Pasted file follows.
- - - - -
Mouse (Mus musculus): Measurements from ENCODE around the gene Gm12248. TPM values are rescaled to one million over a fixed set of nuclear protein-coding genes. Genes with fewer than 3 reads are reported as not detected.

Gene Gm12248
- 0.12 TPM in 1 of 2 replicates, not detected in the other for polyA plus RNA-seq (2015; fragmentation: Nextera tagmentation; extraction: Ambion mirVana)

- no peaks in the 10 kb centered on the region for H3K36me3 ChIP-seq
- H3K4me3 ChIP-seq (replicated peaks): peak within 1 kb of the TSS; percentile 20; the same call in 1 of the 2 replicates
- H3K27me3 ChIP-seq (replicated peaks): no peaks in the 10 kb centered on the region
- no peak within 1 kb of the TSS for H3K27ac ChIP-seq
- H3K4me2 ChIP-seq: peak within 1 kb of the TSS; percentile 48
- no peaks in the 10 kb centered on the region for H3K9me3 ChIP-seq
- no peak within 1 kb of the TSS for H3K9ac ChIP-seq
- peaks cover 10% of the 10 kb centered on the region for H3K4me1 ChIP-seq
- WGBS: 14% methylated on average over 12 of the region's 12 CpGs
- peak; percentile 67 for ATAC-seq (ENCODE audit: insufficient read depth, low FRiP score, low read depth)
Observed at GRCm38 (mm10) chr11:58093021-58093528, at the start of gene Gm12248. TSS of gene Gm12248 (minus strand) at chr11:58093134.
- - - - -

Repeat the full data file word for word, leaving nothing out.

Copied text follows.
Mouse (Mus musculus): Measurements from ENCODE around the gene Gm12248. TPM values are rescaled to one million over a fixed set of nuclear protein-coding genes. Genes with fewer than 3 reads are reported as not detected.

Gene Gm12248
- 0.12 TPM in 1 of 2 replicates, not detected in the other for polyA plus RNA-seq (2015; fragmentation: Nextera tagmentation; extraction: Ambion mirVana)

- no peaks in the 10 kb centered on the region for H3K36me3 ChIP-seq
- H3K4me3 ChIP-seq (replicated peaks): peak within 1 kb of the TSS; percentile 20; the same call in 1 of the 2 replicates
- H3K27me3 ChIP-seq (replicated peaks): no peaks in the 10 kb centered on the region
- no peak within 1 kb of the TSS for H3K27ac ChIP-seq
- H3K4me2 ChIP-seq: peak within 1 kb of the TSS; percentile 48
- no peaks in the 10 kb centered on the region for H3K9me3 ChIP-seq
- no peak within 1 kb of the TSS for H3K9ac ChIP-seq
- peaks cover 10% of the 10 kb centered on the region for H3K4me1 ChIP-seq
- WGBS: 14% methylated on average over 12 of the region's 12 CpGs
- peak; percentile 67 for ATAC-seq (ENCODE audit: insufficient read depth, low FRiP score, low read depth)
Observed at GRCm38 (mm10) chr11:58093021-58093528, at the start of gene Gm12248. TSS of gene Gm12248 (minus strand) at chr11:58093134.